Frank Lloyd Wright (and Taliesin Associates)
|In 1957 Wright accepted this commission (his 770th) at age ninety. Wright died in 1959 at ninety-two years before the ground-breaking ceremony had occurred. His work was continued by Taliesin architects, primarily senior architect William Wesley Peters and Aaron Green. Like many of Wrights buildings, this civic center plan is adjusted to the landscape. Green reports Wright's saying "I'll bridge these hills with graceful arches" (Green 21) and quotes from Wright's speech at the acceptance of the commission: "The beauty of Marin County should be expressed in our architecture. The buildings must not hurt the land. . . .The buildings of the new Civic Center will express this natural beauty; they will not be a blemish upon the landscape" (23). Often compared to an aqueduct, the building uses repeated arches (echoing the hills), a blue roof (not Wright's first choice of color) echoing the sky, and beige concrete echoing the original landscape. (Aaron Green added the lush landscape details.)|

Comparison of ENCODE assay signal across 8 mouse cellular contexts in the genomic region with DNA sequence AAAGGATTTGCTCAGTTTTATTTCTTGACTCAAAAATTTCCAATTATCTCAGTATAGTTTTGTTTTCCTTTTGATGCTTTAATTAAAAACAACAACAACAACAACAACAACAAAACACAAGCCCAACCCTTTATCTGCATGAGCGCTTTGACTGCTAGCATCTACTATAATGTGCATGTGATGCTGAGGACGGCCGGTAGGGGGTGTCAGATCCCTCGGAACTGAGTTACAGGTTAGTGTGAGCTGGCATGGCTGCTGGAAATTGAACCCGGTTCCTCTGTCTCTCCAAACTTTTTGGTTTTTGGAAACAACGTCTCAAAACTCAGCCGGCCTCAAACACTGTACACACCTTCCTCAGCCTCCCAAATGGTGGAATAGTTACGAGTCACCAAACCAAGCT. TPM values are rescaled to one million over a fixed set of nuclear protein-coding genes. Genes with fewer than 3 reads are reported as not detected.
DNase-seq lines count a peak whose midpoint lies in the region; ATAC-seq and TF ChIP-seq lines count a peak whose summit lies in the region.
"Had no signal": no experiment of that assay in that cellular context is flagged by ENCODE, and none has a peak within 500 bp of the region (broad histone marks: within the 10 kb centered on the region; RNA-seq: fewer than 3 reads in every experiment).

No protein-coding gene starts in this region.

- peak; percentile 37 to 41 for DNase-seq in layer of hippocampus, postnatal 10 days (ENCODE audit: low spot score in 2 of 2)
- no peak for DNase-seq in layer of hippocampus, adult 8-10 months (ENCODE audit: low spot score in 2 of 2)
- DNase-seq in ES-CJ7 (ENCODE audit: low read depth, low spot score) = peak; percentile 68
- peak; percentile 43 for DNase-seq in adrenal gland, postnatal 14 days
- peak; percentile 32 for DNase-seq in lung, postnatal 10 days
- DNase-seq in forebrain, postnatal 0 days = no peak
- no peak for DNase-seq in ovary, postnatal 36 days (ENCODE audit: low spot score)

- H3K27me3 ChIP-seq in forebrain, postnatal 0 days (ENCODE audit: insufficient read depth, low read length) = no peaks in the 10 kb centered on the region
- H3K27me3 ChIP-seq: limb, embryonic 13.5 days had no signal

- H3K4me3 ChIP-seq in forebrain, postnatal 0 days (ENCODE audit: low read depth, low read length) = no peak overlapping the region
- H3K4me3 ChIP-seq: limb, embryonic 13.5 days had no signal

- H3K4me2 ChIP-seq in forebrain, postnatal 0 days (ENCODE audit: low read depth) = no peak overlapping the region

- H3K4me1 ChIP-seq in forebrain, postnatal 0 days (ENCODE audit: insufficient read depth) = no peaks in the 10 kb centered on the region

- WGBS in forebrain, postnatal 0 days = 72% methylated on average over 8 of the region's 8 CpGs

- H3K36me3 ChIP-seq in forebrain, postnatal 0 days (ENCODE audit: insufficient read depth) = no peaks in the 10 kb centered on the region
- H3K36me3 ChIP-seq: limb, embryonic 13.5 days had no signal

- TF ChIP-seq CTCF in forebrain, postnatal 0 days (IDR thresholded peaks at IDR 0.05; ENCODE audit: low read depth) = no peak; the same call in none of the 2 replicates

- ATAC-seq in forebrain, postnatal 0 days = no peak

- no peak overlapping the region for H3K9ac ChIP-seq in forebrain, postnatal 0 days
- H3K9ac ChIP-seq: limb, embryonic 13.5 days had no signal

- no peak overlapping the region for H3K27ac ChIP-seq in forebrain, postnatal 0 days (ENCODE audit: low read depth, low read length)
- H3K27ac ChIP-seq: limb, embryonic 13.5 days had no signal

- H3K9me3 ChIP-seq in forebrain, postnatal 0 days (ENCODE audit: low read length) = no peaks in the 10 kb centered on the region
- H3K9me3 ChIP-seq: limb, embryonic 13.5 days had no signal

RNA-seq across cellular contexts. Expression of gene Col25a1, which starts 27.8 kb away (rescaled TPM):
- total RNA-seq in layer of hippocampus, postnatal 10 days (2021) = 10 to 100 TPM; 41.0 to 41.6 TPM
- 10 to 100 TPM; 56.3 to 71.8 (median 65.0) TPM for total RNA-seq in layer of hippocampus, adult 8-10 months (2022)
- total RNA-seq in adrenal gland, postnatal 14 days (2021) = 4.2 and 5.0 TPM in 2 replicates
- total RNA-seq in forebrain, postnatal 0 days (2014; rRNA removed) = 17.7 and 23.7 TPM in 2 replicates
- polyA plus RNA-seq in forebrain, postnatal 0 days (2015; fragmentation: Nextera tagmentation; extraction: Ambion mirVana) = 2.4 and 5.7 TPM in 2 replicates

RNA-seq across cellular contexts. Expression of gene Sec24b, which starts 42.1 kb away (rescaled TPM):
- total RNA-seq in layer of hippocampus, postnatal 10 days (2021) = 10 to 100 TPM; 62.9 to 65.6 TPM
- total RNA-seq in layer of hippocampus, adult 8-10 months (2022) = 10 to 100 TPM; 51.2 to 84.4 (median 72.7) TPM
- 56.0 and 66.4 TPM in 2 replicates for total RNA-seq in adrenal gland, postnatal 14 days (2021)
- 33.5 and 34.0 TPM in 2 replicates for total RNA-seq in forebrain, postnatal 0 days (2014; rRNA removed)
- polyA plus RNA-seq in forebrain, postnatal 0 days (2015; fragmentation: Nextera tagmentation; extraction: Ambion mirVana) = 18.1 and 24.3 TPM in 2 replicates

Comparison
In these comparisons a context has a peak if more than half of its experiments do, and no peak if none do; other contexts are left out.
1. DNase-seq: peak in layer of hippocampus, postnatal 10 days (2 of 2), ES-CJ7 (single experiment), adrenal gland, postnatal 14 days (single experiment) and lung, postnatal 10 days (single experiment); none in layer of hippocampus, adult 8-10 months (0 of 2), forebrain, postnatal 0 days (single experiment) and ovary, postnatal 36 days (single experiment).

|View from the East (left) with the tunnel entrance for traffic and a view from the hills to the west (right) showing the central dome and tower|
|Two "arms" extend from the central dome: the Administration Building, the south arm, completed first at 584 feet and the northwest arm, the Hall of Justice at 880 feet.|
Views of the "tunnel" entrance for traffic and the top registerThe arches of the main and second floor become circles in the top floor, two for each arc below. The eaves use half circles.
Views of the entrance under the "tunnel" and a detail of the entrance gates (a beautiful Wright design when closed)
The end of the Administration "arm" and the blue roof decorated with circular patterns
Click here to see details of the exterior and interior of the Marin County Civic Center.
See also the Veterans Memorial Auditorium on the the Civic Center site.
Work Cited: Green, Aaron G. An Architecture for Democracy: The Marin County Civic Center. San Francisco: Grendon Publishing, 1990.
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